Jerry Orr had become a lightning rod in the battle over Charlottes airport, but he was the one who finally said something everyone in the fight can embrace.
The ongoing dispute needs to be resolved, and needs to be resolved now, Orr said Thursday night after announcing his retirement.
Nearly 11 months have passed, and it seems like many more, since news broke that the N.C. legislature was considering seizing control of Charlotte Douglas International and giving it to an independent authority. Given the citys intention to fight as long as necessary in the courts, the uncertainty surrounding one of Charlottes most important assets could persist for an additional two years or more.
It shouldnt. The groundwork is being laid for a resolution all parties can accept, allowing the airport to focus on its mission at a critical time in its life. Everyone involved should capitalize on this moment before it dissipates.
Orr, the airports director the past 24 years, had become a divisive element in the tussle. His departure on Dec. 31 removes that obstacle to a solution. Mayor Patrick Cannon seeks to build goodwill with airport commission backers. And with things not playing out the way they envisioned and with the heat of a legislative session behind them, legislators are believed to be more amenable to a compromise.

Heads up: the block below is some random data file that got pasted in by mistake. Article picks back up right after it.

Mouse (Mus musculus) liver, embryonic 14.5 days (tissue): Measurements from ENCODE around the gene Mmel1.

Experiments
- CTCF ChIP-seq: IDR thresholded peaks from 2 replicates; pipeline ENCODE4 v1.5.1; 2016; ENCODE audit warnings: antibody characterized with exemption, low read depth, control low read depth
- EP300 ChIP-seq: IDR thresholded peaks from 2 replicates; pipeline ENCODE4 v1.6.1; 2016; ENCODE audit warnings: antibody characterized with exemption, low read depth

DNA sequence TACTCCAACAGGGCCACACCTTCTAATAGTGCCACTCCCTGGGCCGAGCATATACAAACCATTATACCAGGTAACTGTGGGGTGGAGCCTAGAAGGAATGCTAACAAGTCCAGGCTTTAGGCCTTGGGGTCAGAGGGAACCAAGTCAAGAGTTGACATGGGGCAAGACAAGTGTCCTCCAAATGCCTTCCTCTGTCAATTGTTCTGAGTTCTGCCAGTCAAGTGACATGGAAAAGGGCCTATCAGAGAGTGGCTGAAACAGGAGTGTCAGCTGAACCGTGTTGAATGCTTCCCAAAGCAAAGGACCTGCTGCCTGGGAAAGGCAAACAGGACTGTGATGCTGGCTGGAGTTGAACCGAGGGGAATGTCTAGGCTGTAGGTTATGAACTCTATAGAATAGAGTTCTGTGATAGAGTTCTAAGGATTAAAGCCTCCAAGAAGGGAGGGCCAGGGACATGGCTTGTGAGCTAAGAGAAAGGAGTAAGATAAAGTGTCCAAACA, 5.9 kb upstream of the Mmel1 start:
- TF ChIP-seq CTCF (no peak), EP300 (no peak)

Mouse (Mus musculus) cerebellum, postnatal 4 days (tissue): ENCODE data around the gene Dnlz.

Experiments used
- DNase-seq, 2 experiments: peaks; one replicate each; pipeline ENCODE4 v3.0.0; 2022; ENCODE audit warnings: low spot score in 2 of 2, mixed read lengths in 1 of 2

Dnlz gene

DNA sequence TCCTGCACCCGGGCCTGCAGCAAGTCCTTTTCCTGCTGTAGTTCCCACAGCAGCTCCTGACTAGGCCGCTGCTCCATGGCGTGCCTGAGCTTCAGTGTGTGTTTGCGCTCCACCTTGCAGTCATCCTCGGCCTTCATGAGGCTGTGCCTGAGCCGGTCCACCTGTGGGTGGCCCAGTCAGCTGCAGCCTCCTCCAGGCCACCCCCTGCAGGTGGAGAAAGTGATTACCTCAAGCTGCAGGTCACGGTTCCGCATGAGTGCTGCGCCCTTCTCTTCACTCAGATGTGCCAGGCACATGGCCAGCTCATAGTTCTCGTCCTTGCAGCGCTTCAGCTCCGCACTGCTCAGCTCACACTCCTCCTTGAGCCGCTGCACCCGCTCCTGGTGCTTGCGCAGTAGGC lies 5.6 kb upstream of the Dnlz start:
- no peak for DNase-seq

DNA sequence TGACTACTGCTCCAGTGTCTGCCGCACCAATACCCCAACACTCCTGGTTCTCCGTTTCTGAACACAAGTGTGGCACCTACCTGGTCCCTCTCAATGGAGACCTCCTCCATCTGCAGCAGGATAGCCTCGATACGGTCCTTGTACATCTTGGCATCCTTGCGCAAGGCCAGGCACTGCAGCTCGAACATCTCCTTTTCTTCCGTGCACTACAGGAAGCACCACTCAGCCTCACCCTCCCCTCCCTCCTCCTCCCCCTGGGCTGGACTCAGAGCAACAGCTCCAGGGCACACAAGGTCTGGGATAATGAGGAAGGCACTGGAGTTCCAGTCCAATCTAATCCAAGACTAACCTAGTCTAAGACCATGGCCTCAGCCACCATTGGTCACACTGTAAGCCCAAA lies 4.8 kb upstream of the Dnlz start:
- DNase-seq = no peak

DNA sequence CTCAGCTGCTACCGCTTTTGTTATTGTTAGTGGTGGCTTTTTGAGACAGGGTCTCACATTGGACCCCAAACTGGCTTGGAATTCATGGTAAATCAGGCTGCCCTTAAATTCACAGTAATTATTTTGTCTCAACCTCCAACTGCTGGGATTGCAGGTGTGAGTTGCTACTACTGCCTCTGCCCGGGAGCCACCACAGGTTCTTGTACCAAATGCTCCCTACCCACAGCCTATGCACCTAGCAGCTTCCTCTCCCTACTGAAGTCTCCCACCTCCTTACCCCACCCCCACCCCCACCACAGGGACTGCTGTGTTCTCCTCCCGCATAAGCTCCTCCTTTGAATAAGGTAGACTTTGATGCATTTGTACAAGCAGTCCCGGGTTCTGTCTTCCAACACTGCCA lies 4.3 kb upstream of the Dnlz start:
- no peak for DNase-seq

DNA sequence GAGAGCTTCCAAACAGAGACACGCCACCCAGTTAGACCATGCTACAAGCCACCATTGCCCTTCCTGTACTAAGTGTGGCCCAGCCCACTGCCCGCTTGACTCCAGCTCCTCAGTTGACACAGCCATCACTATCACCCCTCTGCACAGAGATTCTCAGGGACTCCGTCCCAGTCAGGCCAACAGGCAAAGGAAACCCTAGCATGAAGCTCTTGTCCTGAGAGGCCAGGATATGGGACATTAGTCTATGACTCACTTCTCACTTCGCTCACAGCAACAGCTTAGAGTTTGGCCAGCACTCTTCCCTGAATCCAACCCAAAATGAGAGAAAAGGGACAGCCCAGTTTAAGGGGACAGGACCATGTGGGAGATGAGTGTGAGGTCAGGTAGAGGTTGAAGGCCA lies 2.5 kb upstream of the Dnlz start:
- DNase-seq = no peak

No one is talking publicly about what an agreement might look like. The city still prefers that the airport remain a city department led by aviation director Brent Cagle, and legislators such as Rep. Ruth Samuelson still believe an independent commission is a better approach. But negotiations seem to be centered on addressing legislators and business leaders concerns with airport governance in a way the city can tolerate. That could mean, for example, creating new layers of checks and balances to ensure that airport revenues remain off limits from the citys general fund.
The details of such an agreement, of course, are crucial. But city and state leaders need to hammer them out expeditiously. With the American-US Airways merger complete and crucial decisions being made about the companys new structure, Charlotte cant be helped by continuing upheaval at the airlines second-busiest hub.
Perhaps Gov. Pat McCrory could play a constructive role. Lawmakers bypassed him when passing the legislation, and he remained almost silent on the issue. But he recently said the airport should remain part of city government. He should seek to help craft a solution.
The whole episode never should have gotten this far. An agreement might have been brokered last spring, but trust between legislators and the city dissolved quickly and off it went. Charlotte-region residents should hope those wounds are now healing.
Jerry Orr helped build one of the worlds great airports. He deserves credit for that. But he is leaving the scene, and its time to move on. Now everyone should work to get Charlottes crucial economic development tool back on track.
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